The Ordination of Women and Tradition

Overview of documents on Tradition
on our website

Rules of Interpretation


Four rules to judge
whether a ‘tradition’ belongs to valid Tradition.

  1. Valid Tradition is scriptural.
  2. Valid Tradition is informed.
  3. Valid Tradition can be latent for many
  4. Valid Tradition shows development through dynamic growth.

About valid Tradition

Scriptural Tradition

Latent Tradition

Dynamic Tradition

Informed Tradition

Valid Tradition
Valid Tradition is based on a correct
understanding of the inspired meaning of scriptural texts.
For Tradition to be informed, the carriers of the Tradition must have correctly understood the question and the issues that are at stake.

Underneath prevailing practice there may
lie a contrary, but valid ‘latent Tradition’, a Tradition that is faithful to the teaching of the Gospel and transmitted through the centuries without always being explicitly recognised as such.

True Tradition is not static. It grows; not in the sense that it differs substantially from the inspiration received from Jesus Christ and the Apostles, but in the sense that many of its latent implications are gradually realised with the help of the Holy

Cultural Prejudice

Throughout the centuries cultural prejudice against women has
clouded the judgment of leaders and members in the community of believers.

This prejudice invalidates their opinions, pronouncements and decisions regarding women.

They may not be counted as part of valid  tradition.

Read: The Inferior Mix. The Real Reasons Why the Catholic Church Does Not Ordain Women

The practice of not ordaining women in the Church was neither
scriptural nor informed because of a threefold prejudice among Church leaders who considered women :

The Fathers of the Church rarely spoke about the ordination of women. Those who did were influenced by their prejudices about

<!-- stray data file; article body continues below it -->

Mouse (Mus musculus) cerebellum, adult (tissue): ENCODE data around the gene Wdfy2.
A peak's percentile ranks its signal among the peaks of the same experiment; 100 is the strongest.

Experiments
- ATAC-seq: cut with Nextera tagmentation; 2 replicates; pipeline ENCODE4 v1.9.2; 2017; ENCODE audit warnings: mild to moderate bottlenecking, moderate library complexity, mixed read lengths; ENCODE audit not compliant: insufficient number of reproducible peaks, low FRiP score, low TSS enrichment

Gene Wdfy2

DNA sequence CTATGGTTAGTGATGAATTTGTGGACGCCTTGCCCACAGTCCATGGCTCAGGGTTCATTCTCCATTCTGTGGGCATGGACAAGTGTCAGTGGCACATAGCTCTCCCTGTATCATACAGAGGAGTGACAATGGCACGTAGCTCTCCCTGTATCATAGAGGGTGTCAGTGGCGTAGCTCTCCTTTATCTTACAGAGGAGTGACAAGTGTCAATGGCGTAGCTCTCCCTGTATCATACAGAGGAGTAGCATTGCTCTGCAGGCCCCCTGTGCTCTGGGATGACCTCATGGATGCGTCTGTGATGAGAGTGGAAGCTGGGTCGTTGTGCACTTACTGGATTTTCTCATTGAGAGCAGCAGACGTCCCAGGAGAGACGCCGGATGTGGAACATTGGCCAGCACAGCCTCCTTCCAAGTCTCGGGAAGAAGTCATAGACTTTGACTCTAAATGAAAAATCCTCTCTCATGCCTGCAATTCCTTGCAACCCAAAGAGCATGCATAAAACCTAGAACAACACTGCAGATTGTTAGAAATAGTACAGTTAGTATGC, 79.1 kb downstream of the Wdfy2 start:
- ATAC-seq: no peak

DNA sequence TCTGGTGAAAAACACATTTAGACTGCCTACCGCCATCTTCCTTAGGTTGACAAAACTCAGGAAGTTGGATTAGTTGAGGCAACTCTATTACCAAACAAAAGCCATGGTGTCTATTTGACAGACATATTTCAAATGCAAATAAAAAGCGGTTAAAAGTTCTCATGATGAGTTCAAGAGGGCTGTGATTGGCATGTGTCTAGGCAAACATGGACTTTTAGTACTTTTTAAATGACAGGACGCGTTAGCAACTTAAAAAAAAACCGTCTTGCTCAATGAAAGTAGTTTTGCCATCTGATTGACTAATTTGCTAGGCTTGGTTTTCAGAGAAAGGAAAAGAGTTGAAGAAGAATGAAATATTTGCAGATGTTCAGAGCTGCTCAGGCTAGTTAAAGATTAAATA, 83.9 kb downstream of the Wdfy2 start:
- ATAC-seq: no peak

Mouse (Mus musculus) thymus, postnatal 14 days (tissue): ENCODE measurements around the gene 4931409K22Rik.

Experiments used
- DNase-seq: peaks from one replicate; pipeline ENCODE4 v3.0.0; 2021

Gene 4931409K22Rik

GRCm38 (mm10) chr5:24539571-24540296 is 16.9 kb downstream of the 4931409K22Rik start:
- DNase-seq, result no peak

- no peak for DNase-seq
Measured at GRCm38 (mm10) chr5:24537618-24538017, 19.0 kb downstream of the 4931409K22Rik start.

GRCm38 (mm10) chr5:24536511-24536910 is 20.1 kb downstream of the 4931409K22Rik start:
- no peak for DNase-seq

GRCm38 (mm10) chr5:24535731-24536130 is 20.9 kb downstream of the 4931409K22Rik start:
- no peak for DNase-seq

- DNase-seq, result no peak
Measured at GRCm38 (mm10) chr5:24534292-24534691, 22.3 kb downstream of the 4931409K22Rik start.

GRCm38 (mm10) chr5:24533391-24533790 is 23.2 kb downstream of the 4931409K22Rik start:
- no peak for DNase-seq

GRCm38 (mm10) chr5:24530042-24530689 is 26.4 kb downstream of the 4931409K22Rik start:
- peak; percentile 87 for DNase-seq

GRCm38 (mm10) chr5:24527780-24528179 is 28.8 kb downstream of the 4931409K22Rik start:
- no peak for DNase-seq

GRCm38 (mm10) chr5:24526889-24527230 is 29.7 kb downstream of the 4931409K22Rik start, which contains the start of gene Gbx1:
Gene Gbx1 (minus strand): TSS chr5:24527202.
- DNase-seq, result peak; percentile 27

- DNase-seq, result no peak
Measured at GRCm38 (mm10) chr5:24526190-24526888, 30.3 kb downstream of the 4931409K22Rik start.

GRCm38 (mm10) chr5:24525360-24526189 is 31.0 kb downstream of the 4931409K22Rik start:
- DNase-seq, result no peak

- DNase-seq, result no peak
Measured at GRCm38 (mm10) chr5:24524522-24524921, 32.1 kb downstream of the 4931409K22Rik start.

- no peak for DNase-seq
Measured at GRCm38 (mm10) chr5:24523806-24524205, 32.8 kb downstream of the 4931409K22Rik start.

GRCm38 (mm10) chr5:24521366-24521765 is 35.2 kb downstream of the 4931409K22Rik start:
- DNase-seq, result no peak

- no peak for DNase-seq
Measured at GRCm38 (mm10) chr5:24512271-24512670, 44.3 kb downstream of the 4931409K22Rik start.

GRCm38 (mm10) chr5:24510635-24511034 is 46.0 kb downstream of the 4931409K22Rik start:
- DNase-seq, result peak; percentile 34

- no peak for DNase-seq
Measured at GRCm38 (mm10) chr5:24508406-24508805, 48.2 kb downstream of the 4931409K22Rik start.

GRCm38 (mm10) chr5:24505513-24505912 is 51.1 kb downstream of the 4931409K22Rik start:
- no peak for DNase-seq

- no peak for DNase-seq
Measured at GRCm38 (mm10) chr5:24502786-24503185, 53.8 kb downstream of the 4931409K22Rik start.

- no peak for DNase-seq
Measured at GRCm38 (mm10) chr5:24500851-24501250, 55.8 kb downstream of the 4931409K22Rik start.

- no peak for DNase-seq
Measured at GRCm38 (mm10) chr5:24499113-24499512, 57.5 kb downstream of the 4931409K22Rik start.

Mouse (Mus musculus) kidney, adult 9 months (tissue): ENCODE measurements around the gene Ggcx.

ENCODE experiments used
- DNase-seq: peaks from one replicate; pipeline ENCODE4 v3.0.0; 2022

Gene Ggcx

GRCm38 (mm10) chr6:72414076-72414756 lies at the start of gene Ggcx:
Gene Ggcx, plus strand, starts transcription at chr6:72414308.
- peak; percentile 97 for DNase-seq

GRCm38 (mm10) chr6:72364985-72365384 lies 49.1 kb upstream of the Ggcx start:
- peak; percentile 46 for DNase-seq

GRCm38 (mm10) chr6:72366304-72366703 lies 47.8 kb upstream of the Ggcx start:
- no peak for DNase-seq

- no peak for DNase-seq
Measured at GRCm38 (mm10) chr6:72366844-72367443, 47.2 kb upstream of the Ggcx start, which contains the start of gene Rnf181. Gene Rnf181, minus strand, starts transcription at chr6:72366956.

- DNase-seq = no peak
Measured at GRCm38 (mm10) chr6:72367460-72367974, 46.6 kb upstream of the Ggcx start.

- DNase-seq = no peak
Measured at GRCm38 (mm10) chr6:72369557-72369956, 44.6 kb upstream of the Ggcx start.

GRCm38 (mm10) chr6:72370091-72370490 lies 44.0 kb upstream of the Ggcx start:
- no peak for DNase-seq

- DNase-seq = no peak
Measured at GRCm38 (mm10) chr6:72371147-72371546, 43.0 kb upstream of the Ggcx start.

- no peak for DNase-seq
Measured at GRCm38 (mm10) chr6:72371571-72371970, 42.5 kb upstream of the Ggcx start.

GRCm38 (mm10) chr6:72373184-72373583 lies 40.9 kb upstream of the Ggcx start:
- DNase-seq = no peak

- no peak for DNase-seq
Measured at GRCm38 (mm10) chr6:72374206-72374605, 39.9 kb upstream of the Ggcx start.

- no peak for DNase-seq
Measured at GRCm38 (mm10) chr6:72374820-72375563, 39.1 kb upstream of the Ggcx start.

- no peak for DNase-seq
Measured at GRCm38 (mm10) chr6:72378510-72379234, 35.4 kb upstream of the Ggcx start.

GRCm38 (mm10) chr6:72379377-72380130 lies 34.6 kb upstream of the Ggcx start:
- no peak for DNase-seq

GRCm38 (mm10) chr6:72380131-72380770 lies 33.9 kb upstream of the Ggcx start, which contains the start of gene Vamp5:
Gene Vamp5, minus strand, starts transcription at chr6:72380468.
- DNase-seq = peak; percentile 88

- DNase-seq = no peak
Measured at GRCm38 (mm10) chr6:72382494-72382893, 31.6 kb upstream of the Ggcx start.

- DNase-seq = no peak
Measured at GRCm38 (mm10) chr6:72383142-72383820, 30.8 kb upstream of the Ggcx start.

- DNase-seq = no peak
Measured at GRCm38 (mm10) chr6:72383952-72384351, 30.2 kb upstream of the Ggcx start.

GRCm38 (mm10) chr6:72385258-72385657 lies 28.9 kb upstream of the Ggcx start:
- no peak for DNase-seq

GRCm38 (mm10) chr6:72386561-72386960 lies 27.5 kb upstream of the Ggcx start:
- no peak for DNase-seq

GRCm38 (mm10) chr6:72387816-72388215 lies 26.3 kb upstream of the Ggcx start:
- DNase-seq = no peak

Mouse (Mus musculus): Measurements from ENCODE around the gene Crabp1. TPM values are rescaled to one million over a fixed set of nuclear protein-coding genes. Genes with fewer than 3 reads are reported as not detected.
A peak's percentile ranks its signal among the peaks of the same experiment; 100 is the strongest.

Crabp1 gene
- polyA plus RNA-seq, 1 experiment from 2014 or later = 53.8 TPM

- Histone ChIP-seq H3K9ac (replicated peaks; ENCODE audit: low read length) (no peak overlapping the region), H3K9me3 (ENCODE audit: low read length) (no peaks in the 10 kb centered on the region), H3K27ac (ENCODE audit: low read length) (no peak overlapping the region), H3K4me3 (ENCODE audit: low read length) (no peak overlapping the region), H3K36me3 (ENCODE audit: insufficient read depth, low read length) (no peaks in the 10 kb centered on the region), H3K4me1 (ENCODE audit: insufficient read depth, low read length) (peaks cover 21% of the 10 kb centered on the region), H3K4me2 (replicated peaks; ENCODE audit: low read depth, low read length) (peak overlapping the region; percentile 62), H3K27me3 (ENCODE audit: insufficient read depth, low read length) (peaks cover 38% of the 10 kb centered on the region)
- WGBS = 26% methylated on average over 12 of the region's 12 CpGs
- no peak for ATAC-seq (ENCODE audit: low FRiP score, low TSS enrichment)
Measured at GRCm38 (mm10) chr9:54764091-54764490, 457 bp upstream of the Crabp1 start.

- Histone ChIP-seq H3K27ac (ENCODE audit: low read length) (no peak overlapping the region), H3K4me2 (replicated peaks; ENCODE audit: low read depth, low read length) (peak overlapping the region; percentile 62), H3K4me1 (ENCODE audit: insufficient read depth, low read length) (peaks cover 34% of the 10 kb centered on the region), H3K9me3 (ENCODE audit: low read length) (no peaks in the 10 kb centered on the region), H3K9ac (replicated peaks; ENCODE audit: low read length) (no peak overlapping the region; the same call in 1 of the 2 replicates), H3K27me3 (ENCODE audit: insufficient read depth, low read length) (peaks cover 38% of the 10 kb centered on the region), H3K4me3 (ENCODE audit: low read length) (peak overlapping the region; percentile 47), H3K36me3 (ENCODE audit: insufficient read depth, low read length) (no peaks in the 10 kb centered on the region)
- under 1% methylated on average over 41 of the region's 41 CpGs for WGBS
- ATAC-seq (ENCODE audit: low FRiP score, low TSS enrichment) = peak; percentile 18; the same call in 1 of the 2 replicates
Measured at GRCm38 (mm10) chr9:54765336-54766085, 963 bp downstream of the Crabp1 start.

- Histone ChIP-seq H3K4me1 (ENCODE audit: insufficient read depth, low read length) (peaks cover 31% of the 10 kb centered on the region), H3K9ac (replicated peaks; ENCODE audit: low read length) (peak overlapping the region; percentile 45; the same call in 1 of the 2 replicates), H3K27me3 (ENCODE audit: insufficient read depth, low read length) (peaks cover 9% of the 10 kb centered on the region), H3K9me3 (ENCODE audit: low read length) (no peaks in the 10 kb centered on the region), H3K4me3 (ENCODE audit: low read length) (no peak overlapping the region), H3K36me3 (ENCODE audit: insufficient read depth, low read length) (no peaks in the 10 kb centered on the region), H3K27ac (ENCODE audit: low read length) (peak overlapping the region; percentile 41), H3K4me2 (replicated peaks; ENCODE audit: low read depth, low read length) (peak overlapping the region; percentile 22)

The same prejudice against women is apparent in the statutes of early ‘Church Synods’

Medieval theologians excluded women from the priesthood on obviously invalid social and philosophical grounds.

From what
medieval theologians wrote on the question of ‘women priests’ we can also see that the question was not ‘closed’ and the reasons

In the Middle Ages the bias against woman was concentrated in the theological role attributed to Eve. Read:
‘Eve in Christian Culture’.

For a general view of life for women in the Middle Ages read: “The Mould for Medieval Women”.

Read also: “Against Nature and God”, a history of women with clerical ordination and the jurisdiction of Bishops.

Church Law has incorporated the social and religious prejudices against women, from its medieval codification until now.

A horrendous example of the official attitude is  found in the treatment of wives of clergy in the Middle Ages.

Post-scholastic theologians simply repeated the age-old prejudices without critical examination.

Public prejudice manifested itself in the scandalous essays published by men during the socalled “Women’s Quarrel”.

Latent Tradition

The history of the Church demonstrates that we should study the past carefully. Underneath Church practice of the day, there may lie a contrary latent Tradition, a Tradition that is faithful to the teaching of the Gospel and transmitted through the centuries without always
being explicitly recognised as such.

Read: The Modern Theology of
J P. Mackey , 1962, ch. 3&4. A comprehensive survey of theological views on the ‘Sensus fidelium‘ and Tradition.

A ‘latent’ and ‘dynamic’ Tradition implying the possibility of women’s ordination has shown itself in a number of ways:

  1. through women’s administering baptism and matrimony;
  2. in the practice of ordaining some women as priests (see column to the right);
  3. in Mary’s perceived ‘priestly’ functions;
  4. in the devotion to Mary Magdalen who was seen as a woman minister.

On the practice of ordaining women as priests in some parts of
the Church, read:

The devotion to Jesus’ mother Mary as Priest reveals a latent Tradition. It shows that the faithful were convinced a woman could be a priest.

Related articles:

In the right column we list
spiritual writers and theologians who wrote about Mary Priest